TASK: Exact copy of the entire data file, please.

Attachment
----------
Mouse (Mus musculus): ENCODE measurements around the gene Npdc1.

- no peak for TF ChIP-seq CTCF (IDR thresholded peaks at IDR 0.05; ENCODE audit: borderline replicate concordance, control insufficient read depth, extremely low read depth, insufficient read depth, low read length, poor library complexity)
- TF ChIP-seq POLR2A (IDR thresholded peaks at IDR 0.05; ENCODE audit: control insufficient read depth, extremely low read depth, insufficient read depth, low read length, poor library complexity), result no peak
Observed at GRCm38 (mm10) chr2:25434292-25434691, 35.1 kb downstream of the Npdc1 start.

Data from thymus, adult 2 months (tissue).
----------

Mouse (Mus musculus): ENCODE measurements around the gene Npdc1.

- no peak for TF ChIP-seq CTCF (IDR thresholded peaks at IDR 0.05; ENCODE audit: borderline replicate concordance, control insufficient read depth, extremely low read depth, insufficient read depth, low read length, poor library complexity)
- TF ChIP-seq POLR2A (IDR thresholded peaks at IDR 0.05; ENCODE audit: control insufficient read depth, extremely low read depth, insufficient read depth, low read length, poor library complexity), result no peak
Observed at GRCm38 (mm10) chr2:25434292-25434691, 35.1 kb downstream of the Npdc1 start.

Data from thymus, adult 2 months (tissue).